Maurice is on medication and seems in a better place, Deborah's "misery memoir" about him is about to be published, Shun is drinking the summer away, Donald's set up a business and Amy's band is coming to stay.
Amy continues to rehearse her band the Pink Cuttlefish Orchestra for their performance in Omsk but is increasingly troubled by images from the book Baumgaertner and asks Maurice if he can shed any light on it, though he is unable to. Amy is also hostile to Deborah's making money by exposing her husband's illness, refusing to read her work whilst Maurice is perturbed by Shun's drunken public outbursts and Donald declares his hatred of all women.
Consumed by the fate of her grandfather and the intoxicating world of Baumgaertner, Amy seems to exist in a world of her own. Maurice and Deborah's relationship deteriorates and Shun is caught between the warring couple.
Hylda confronts Deborah about Amy's increasingly odd behaviour. A drunken Maurice throws a wild party with the Pink Cuttlefish Orchestra. Amy discovers the truth about her grandfather and the origins of the Baumgaertner book.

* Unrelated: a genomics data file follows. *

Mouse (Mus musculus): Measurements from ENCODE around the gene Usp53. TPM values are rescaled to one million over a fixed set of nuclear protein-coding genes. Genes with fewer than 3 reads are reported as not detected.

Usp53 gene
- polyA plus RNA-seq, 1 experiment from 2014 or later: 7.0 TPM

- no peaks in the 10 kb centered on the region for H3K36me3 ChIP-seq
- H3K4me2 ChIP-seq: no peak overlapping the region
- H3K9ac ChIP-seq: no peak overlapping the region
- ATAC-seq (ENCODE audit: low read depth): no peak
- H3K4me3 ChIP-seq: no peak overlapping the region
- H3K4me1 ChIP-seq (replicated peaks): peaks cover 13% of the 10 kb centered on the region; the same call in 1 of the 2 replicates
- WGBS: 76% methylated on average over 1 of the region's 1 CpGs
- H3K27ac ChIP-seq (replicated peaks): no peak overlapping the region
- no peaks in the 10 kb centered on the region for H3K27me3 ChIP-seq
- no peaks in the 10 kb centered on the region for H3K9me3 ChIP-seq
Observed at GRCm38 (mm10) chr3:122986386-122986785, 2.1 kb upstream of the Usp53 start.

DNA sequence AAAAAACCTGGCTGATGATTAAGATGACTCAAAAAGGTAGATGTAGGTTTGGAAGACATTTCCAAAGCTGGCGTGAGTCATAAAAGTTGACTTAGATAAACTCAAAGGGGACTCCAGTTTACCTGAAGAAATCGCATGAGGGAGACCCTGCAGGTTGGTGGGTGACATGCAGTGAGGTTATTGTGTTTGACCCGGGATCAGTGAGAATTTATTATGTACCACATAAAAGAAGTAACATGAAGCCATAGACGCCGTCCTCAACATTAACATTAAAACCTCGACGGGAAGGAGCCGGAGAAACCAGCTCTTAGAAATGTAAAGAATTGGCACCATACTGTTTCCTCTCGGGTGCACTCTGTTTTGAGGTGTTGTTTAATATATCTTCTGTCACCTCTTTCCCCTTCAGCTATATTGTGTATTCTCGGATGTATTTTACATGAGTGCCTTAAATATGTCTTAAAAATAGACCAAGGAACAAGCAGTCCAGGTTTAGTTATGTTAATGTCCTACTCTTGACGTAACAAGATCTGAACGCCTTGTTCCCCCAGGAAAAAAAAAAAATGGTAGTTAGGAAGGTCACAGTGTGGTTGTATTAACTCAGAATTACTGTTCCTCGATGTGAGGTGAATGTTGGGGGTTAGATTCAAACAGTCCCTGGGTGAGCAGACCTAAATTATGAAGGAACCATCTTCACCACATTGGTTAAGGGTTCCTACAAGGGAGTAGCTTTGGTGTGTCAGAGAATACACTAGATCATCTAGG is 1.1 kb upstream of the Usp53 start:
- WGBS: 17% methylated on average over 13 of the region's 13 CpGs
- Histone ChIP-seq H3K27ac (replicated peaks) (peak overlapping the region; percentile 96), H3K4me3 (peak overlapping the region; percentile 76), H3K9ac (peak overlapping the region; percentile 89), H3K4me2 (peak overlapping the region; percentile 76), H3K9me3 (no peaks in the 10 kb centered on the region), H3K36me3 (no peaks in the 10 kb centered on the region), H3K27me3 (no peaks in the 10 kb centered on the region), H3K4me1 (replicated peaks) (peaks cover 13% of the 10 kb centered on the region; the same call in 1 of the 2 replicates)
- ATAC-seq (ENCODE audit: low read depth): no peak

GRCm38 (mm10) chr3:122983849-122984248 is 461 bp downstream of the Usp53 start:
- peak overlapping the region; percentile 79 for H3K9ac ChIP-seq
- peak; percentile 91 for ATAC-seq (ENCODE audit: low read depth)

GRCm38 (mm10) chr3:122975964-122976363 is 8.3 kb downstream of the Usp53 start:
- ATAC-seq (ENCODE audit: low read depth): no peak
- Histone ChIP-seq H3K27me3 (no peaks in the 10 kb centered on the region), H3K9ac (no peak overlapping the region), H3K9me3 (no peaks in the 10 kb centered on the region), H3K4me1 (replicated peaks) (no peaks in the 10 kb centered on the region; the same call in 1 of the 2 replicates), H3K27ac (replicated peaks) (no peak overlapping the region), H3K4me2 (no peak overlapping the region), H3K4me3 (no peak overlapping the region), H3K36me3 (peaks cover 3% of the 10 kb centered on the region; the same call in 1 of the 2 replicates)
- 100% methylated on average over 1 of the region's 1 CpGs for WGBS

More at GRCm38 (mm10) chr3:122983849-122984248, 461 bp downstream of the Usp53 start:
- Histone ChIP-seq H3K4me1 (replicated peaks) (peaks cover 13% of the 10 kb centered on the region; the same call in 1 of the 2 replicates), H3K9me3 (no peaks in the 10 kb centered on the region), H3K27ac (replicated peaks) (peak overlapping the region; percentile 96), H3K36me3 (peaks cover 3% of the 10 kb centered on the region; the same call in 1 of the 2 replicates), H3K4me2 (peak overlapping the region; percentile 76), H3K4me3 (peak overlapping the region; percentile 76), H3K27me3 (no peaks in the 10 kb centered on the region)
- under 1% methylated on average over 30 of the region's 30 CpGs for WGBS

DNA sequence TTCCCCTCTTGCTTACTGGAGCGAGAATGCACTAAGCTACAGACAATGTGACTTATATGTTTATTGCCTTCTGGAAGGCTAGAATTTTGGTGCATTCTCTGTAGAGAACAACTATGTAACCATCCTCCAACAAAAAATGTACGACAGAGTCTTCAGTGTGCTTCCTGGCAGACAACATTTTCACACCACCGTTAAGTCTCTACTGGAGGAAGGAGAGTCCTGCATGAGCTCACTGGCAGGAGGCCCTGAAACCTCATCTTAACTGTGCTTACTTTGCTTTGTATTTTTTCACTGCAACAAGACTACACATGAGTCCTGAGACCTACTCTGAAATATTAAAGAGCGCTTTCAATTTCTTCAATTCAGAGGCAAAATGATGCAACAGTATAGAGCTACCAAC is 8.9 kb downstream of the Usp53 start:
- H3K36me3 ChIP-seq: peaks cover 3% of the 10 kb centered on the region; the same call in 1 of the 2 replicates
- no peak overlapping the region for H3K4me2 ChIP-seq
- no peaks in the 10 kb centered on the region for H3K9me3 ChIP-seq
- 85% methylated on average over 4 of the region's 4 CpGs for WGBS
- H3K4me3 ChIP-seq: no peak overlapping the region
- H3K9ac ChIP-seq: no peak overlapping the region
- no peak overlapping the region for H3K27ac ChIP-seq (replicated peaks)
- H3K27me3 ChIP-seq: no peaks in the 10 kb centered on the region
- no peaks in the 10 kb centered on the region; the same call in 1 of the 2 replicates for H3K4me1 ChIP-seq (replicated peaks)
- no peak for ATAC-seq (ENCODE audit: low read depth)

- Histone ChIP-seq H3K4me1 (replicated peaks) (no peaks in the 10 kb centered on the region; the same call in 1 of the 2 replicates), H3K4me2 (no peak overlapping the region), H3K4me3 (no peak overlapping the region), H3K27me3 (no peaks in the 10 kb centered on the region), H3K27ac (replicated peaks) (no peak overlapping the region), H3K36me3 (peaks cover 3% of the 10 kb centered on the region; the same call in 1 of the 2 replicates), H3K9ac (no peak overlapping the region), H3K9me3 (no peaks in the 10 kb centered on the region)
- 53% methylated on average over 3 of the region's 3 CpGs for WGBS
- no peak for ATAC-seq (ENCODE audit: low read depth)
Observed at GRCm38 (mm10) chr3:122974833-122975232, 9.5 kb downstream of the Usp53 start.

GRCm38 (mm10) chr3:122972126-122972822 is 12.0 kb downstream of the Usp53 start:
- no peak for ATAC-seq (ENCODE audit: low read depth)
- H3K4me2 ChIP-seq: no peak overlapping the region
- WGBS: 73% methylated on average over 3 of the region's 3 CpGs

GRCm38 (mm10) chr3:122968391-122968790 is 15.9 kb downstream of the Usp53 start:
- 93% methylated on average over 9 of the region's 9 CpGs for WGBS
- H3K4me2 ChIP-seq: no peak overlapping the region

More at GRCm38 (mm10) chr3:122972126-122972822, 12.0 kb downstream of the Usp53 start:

As the dust settles from recent events the family find themselves back together at the house. Deborah and Maurice slip back into their paternal roles, for the good of the children. Donald realises that his sister may also be mentally ill.
The unconventional dark comedy ends by breaking with traditional narrative form, stepping away from the present to remember Shun's arrival at a happier time and giving the characters the freedom to decide their own fate.